“Your daughter was a very sick little girl.” Those were the first words that came out of Dr. Peter Waters’ mouth as he addressed my parents in the waiting room of Boston Children’s Hospital, back in 1999. They had been anxiously waiting, wondering and worrying about my condition.
“Will they get it all?”
“Will she be the same?”
“Will she survive?” …
When your child plays a sport, it’s often hard to tell where everyday aches and pains end and a potentially serious injury begins. Bumps and bruises are anything but rare in contact sports, and muscle soreness can be a common complaint for any young athlete — especially given the rigor of youth athletics these days. So how do you know when your child’s hip pain is due to an actual injury?
Dr. Mininder Kocher, orthopedic surgeon and Associate Director of the Sports Medicine Division at Boston Children’s Hospital, helps answer parents’ questions about hip pain in young athletes.
For the last few years, concussions have been on the forefront of the minds of parents, coaches and athletes across the country, as their risks and prevalence become more well-known. This increase in visibility has raised a lot of concern about both the immediate and potential long-term effects of concussions sustained by children and adolescents. Luckily, research efforts have also increased, leading to a better understanding of how concussions should be managed in young athletes.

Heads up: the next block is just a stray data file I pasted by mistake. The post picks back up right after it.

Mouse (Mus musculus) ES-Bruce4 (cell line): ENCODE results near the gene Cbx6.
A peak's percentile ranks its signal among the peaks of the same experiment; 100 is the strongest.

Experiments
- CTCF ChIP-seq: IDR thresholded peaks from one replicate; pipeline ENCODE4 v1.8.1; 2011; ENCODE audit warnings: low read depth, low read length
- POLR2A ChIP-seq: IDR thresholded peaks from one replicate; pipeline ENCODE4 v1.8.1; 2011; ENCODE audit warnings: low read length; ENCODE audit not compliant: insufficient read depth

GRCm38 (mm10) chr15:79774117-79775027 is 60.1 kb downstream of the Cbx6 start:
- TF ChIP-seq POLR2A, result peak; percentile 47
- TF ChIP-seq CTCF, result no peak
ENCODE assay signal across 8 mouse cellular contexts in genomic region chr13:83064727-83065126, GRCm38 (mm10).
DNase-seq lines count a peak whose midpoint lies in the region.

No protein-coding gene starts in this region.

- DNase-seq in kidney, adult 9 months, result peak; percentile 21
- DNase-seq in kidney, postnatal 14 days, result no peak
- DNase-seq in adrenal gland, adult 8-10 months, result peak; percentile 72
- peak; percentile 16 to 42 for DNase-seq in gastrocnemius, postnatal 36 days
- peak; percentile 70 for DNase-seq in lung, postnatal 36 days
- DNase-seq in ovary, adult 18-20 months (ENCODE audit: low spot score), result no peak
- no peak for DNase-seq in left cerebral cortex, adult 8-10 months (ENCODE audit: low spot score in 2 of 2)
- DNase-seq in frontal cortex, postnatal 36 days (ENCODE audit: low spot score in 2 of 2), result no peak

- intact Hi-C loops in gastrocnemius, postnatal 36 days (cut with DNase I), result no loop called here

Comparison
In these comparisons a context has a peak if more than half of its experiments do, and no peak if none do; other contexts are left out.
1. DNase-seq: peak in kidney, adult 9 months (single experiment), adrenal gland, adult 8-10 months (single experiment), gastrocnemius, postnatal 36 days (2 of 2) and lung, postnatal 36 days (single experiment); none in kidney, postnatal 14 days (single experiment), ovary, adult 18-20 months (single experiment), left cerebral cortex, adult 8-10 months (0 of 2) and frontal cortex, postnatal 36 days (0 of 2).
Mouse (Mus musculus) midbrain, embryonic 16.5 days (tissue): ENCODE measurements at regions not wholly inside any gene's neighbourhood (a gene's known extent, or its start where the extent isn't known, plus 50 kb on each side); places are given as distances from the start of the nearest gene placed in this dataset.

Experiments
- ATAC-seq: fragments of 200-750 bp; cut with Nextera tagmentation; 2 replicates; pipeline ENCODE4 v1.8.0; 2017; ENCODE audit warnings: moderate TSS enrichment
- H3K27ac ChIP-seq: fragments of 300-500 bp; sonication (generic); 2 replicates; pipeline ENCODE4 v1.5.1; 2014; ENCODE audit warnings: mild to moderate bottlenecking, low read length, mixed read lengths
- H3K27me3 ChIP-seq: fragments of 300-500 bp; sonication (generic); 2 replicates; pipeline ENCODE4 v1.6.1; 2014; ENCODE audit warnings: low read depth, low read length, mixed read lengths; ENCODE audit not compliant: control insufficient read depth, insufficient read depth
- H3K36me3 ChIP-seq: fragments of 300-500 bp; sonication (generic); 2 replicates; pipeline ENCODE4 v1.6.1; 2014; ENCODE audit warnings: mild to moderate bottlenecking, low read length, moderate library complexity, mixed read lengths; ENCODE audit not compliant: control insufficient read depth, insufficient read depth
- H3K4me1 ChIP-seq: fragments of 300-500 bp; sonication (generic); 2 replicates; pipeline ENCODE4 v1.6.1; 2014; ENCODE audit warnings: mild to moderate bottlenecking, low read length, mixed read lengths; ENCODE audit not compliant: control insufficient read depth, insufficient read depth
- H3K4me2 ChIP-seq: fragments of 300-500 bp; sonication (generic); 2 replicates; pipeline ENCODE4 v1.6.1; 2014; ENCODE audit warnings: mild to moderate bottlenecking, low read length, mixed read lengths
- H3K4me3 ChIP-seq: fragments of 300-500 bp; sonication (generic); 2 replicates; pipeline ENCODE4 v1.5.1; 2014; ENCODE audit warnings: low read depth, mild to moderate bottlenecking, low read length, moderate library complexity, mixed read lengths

At the 5th International Conference on Concussion in Sport held in Berlin, Germany, physicians and researchers around the world came together to collaborate on the treatment of sport-related concussions.
One of the outcomes of the conference was a change in the suggested concussion return to play guidelines, a decision that was based on a vast array of research and scientific consensus from multiple institutions, including Boston Children’s.
Dr. William Meehan of Boston Children’s Sports Medicine Division explains what these changes are and how Boston Children’s helped make these advancements possible.
For many young athletes, fall sports practices have already started. Whether it’s football two-a-days, soccer practices on a sweltering turf field, or cross country training in the late summer sun, the threat of heat exhaustion and heat stroke is prevalent across all sports.
It’s an important time for athletes and parents to be aware of the signs of heat illnesses, especially given that children and adolescents are more susceptible to heat stroke than adults. Younger athletes produce more heat during activity, sweat less, and adjust less rapidly to changes in environmental heat. …